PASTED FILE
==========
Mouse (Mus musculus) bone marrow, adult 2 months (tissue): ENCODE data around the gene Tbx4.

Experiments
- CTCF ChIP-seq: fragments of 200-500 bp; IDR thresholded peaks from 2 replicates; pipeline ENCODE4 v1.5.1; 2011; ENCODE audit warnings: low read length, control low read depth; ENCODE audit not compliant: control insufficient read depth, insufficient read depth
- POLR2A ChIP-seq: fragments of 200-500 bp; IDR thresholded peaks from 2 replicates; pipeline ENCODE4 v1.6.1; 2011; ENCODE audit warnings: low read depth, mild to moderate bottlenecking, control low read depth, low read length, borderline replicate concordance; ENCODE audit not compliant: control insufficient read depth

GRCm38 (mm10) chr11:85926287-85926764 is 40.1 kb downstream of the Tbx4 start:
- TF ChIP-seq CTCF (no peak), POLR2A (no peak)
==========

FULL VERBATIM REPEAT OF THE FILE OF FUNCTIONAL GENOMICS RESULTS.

Mouse (Mus musculus) bone marrow, adult 2 months (tissue): ENCODE data around the gene Tbx4.

Experiments
- CTCF ChIP-seq: fragments of 200-500 bp; IDR thresholded peaks from 2 replicates; pipeline ENCODE4 v1.5.1; 2011; ENCODE audit warnings: low read length, control low read depth; ENCODE audit not compliant: control insufficient read depth, insufficient read depth
- POLR2A ChIP-seq: fragments of 200-500 bp; IDR thresholded peaks from 2 replicates; pipeline ENCODE4 v1.6.1; 2011; ENCODE audit warnings: low read depth, mild to moderate bottlenecking, control low read depth, low read length, borderline replicate concordance; ENCODE audit not compliant: control insufficient read depth

GRCm38 (mm10) chr11:85926287-85926764 is 40.1 kb downstream of the Tbx4 start:
- TF ChIP-seq CTCF (no peak), POLR2A (no peak)